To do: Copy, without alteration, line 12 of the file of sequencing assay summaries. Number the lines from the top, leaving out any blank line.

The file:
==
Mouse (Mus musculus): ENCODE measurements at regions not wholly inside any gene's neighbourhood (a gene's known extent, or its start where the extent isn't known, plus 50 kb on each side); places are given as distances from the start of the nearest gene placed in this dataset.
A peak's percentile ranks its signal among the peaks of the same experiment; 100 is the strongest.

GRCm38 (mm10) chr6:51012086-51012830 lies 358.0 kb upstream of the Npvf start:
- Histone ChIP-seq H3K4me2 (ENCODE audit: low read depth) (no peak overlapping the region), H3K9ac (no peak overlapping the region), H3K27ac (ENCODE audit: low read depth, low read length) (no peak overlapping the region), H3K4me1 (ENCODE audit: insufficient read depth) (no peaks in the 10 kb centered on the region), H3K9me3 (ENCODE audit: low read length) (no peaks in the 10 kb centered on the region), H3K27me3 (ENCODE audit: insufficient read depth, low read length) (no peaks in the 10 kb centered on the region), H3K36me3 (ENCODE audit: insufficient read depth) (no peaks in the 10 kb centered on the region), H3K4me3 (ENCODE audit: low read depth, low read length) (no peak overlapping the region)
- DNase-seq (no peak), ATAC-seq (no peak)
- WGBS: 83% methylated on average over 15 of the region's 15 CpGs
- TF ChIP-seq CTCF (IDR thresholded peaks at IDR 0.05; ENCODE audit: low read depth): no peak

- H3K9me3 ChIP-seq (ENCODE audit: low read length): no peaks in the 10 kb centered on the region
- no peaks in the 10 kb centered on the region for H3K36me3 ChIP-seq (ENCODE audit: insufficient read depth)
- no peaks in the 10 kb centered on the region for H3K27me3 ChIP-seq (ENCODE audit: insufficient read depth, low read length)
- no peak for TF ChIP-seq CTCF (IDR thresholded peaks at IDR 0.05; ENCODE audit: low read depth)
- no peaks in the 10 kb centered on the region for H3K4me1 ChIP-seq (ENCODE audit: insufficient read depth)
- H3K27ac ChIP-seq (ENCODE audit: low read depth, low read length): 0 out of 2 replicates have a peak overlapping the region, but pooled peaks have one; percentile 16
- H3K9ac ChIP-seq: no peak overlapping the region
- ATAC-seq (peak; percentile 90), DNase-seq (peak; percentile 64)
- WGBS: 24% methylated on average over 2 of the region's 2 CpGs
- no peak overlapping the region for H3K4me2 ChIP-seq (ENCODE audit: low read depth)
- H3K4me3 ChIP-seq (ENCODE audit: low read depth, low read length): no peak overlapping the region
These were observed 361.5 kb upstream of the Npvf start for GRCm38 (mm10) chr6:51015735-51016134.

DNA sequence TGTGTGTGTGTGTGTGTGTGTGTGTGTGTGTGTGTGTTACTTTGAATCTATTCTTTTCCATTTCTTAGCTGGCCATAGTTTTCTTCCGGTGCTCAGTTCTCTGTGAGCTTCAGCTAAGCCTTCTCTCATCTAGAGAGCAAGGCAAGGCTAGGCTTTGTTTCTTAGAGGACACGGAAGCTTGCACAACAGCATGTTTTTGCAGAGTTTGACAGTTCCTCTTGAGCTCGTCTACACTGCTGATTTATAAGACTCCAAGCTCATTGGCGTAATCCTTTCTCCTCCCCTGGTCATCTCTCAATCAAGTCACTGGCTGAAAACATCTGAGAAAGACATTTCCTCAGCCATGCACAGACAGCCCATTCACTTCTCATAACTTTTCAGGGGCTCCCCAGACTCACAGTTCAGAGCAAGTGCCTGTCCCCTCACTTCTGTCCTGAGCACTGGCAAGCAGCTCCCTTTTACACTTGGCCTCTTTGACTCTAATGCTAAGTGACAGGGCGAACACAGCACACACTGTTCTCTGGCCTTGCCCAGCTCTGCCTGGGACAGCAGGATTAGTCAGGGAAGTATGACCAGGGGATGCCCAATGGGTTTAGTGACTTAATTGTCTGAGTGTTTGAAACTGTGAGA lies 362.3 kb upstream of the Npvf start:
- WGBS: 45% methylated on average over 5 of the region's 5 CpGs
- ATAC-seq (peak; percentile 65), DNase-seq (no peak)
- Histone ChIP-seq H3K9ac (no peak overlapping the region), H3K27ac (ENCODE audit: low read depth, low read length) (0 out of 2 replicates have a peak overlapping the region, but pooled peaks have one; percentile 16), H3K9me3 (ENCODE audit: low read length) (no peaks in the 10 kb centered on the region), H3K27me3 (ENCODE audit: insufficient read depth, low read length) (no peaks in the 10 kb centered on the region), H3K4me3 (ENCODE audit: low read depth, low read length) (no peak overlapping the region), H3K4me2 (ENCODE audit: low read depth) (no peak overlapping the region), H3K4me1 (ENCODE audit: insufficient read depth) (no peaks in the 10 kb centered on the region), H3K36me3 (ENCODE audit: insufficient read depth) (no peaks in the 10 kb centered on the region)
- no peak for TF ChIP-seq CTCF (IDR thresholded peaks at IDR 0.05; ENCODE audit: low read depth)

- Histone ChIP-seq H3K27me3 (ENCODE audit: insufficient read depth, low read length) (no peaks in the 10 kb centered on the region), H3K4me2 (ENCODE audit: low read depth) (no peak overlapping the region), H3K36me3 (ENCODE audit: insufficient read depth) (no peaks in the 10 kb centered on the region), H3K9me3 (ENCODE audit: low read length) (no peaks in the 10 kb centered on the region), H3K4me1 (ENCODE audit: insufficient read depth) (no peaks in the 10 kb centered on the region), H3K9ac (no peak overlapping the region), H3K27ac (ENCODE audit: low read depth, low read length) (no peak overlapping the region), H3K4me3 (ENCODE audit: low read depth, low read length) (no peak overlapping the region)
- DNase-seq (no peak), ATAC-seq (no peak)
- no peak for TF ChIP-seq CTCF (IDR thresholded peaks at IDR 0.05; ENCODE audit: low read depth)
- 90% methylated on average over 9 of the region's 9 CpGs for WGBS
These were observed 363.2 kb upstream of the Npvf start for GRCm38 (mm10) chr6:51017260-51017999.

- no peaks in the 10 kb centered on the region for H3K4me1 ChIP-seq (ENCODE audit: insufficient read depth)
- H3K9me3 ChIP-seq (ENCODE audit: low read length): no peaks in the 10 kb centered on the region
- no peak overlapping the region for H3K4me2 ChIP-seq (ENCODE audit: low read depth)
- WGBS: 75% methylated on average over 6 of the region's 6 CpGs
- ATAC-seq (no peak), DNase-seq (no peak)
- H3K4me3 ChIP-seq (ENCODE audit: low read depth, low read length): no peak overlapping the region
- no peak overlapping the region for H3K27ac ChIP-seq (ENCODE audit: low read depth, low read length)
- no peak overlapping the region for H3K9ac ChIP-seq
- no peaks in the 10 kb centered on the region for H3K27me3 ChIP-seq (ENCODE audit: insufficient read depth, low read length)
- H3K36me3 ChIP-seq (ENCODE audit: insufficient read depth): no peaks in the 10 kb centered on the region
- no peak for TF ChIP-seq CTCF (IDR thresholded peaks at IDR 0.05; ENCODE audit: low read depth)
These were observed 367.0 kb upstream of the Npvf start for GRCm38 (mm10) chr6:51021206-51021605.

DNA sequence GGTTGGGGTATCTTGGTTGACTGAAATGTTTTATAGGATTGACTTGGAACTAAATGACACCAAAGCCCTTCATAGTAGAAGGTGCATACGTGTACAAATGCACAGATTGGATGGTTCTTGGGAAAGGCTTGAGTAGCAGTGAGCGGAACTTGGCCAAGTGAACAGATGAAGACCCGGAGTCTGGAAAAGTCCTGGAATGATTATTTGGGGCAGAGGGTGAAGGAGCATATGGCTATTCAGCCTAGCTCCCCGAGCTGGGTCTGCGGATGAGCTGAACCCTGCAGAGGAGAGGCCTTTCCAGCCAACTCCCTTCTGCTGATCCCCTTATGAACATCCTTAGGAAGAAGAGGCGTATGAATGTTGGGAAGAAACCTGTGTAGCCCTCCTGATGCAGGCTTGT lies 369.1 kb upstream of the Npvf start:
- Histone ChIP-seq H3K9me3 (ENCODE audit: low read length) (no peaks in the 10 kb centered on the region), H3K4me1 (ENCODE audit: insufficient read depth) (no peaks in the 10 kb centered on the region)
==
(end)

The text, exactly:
- no peaks in the 10 kb centered on the region for H3K4me1 ChIP-seq (ENCODE audit: insufficient read depth)